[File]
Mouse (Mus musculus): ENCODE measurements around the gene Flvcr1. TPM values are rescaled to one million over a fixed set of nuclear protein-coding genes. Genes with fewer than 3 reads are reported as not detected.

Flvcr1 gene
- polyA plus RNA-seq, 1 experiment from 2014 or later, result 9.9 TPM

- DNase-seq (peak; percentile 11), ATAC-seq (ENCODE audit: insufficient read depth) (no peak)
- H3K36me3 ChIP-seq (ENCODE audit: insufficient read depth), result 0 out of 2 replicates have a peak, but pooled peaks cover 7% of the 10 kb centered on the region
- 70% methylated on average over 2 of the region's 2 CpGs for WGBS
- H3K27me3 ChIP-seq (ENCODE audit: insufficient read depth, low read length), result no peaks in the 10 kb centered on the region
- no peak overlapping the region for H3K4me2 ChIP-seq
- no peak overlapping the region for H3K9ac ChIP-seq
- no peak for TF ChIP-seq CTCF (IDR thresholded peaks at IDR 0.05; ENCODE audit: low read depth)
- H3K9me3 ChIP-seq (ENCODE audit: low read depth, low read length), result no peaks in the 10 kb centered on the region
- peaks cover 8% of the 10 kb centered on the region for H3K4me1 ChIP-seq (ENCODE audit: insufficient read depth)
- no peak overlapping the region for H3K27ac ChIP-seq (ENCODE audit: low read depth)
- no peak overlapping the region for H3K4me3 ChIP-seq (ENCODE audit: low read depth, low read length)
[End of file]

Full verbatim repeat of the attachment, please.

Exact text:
Mouse (Mus musculus): ENCODE measurements around the gene Flvcr1. TPM values are rescaled to one million over a fixed set of nuclear protein-coding genes. Genes with fewer than 3 reads are reported as not detected.

Flvcr1 gene
- polyA plus RNA-seq, 1 experiment from 2014 or later, result 9.9 TPM

- DNase-seq (peak; percentile 11), ATAC-seq (ENCODE audit: insufficient read depth) (no peak)
- H3K36me3 ChIP-seq (ENCODE audit: insufficient read depth), result 0 out of 2 replicates have a peak, but pooled peaks cover 7% of the 10 kb centered on the region
- 70% methylated on average over 2 of the region's 2 CpGs for WGBS
- H3K27me3 ChIP-seq (ENCODE audit: insufficient read depth, low read length), result no peaks in the 10 kb centered on the region
- no peak overlapping the region for H3K4me2 ChIP-seq
- no peak overlapping the region for H3K9ac ChIP-seq
- no peak for TF ChIP-seq CTCF (IDR thresholded peaks at IDR 0.05; ENCODE audit: low read depth)
- H3K9me3 ChIP-seq (ENCODE audit: low read depth, low read length), result no peaks in the 10 kb centered on the region
- peaks cover 8% of the 10 kb centered on the region for H3K4me1 ChIP-seq (ENCODE audit: insufficient read depth)
- no peak overlapping the region for H3K27ac ChIP-seq (ENCODE audit: low read depth)
- no peak overlapping the region for H3K4me3 ChIP-seq (ENCODE audit: low read depth, low read length)